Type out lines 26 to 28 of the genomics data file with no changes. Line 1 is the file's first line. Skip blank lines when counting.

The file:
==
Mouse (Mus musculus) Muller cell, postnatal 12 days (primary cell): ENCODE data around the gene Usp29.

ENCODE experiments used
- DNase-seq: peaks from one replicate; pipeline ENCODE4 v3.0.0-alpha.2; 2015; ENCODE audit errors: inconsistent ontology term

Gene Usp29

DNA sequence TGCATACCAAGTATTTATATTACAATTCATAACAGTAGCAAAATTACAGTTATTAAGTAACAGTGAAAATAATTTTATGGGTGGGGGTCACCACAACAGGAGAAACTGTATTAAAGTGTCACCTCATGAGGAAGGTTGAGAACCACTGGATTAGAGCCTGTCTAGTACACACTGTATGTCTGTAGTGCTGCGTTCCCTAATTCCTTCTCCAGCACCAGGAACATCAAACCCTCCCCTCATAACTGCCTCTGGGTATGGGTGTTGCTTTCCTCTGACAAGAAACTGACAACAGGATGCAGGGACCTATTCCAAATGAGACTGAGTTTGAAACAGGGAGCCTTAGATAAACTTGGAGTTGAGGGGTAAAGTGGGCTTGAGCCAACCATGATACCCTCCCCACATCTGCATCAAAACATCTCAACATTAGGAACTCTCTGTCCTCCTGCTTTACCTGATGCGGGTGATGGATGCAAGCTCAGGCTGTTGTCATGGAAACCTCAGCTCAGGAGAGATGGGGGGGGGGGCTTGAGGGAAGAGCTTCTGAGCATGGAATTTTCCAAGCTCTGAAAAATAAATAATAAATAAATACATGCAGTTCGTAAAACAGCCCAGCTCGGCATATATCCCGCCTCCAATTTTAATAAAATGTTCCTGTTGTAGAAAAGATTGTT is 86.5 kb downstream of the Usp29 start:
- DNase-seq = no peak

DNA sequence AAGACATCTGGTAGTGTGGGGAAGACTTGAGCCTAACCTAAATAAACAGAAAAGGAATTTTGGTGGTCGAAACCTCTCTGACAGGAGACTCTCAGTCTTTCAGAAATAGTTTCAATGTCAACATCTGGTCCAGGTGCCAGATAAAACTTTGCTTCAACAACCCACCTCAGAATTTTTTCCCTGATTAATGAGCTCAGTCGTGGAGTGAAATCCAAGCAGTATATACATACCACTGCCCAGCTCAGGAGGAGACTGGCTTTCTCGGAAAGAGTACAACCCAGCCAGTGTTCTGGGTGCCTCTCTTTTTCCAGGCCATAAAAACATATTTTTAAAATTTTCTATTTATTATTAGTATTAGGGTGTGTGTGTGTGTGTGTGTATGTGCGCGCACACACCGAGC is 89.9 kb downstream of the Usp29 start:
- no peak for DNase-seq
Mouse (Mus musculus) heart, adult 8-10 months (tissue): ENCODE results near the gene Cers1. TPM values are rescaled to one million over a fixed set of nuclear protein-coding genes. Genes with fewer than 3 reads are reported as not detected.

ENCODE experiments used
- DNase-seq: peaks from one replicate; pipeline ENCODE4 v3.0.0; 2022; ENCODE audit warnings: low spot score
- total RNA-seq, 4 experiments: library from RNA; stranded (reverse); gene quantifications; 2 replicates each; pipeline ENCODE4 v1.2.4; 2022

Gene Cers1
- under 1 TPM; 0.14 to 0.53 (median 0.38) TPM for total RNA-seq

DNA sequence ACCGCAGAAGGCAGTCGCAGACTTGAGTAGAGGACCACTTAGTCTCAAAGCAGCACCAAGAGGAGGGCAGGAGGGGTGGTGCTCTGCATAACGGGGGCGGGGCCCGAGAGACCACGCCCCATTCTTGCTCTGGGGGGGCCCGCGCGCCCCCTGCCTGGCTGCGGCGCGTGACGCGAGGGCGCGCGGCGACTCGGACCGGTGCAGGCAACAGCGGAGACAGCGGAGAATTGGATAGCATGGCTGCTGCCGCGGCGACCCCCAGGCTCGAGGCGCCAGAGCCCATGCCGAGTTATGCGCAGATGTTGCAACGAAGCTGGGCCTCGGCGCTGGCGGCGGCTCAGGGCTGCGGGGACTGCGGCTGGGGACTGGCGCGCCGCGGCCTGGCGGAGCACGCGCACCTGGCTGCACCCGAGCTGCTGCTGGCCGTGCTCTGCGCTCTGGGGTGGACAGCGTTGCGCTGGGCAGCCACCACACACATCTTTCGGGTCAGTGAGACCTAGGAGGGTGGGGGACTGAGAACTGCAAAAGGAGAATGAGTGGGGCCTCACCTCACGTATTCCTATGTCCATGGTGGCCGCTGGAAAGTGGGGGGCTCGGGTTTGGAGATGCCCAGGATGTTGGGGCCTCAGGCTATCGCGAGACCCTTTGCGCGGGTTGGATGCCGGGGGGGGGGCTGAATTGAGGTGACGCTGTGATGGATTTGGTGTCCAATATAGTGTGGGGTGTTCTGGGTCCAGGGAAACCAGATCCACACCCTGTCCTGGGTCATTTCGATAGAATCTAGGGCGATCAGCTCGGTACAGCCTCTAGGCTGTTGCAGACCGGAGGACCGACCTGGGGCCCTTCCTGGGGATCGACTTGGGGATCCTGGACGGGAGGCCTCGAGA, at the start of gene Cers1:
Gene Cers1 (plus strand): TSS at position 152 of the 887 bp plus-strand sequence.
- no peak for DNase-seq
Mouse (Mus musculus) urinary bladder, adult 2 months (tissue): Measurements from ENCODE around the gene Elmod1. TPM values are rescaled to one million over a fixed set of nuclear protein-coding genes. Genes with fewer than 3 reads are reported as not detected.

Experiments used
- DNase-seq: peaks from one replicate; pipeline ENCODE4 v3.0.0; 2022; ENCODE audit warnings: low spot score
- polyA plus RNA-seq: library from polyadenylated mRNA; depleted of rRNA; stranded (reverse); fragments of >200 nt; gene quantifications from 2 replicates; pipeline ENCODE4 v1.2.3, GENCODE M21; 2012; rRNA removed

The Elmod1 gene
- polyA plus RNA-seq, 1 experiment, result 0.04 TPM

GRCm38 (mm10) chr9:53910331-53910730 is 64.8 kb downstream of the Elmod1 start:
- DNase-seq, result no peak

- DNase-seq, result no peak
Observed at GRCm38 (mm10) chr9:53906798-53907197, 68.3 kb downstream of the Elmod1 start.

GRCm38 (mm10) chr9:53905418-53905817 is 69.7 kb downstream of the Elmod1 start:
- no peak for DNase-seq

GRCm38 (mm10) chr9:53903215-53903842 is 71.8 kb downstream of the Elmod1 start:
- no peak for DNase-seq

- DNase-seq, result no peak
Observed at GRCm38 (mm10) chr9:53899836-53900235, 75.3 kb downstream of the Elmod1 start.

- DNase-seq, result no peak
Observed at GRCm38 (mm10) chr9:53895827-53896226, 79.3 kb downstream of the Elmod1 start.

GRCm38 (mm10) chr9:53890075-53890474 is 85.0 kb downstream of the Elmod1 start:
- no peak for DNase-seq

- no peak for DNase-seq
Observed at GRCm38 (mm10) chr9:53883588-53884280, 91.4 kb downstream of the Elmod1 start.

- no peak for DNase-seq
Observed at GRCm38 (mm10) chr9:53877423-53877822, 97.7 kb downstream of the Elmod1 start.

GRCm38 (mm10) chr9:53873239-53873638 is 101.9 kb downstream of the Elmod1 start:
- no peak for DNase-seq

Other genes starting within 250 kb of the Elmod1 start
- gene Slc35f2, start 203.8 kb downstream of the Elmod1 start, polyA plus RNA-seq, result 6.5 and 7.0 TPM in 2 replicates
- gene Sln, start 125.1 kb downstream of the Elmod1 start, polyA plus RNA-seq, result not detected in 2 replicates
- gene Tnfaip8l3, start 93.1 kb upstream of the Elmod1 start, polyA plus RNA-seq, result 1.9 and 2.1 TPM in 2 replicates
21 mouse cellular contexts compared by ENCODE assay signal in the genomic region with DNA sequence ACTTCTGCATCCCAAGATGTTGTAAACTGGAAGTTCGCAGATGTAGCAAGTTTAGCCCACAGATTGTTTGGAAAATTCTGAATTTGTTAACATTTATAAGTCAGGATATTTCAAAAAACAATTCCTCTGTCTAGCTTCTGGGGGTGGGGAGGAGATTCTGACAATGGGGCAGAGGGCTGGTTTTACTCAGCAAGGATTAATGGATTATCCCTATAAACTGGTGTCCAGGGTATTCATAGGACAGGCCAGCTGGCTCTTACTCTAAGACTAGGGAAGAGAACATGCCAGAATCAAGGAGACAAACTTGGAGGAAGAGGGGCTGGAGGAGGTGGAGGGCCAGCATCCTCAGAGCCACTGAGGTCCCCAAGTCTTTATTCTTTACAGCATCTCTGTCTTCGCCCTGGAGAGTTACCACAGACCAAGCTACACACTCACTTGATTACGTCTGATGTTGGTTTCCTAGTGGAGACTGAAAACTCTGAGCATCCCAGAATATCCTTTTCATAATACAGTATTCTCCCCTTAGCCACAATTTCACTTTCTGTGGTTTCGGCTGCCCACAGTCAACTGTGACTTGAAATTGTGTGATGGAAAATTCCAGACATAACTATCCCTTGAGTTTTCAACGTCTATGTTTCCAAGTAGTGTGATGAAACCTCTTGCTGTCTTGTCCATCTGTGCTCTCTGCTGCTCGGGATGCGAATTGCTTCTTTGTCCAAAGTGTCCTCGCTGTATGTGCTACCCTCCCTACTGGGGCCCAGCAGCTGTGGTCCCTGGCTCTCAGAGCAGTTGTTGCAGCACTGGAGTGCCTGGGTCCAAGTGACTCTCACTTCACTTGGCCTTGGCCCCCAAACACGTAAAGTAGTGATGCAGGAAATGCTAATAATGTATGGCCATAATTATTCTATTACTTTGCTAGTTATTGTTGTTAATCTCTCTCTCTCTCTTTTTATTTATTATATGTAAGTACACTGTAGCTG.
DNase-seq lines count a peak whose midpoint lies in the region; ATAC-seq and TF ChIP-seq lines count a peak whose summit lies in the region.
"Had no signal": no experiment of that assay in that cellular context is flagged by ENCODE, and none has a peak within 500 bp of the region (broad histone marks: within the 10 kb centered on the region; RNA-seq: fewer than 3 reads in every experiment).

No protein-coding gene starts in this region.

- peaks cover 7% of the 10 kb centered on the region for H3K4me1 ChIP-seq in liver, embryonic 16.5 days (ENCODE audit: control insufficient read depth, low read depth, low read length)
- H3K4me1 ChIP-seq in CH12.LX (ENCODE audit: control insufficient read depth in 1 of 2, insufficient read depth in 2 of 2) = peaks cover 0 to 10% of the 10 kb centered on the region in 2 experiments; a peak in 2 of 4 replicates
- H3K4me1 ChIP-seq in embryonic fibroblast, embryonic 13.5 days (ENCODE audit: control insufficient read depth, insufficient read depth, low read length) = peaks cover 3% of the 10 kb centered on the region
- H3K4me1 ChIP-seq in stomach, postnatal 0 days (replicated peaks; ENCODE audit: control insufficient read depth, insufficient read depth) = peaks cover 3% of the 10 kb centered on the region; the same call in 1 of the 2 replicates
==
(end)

- DNase-seq, result no peak
Observed at GRCm38 (mm10) chr9:53906798-53907197, 68.3 kb downstream of the Elmod1 start.

GRCm38 (mm10) chr9:53905418-53905817 is 69.7 kb downstream of the Elmod1 start: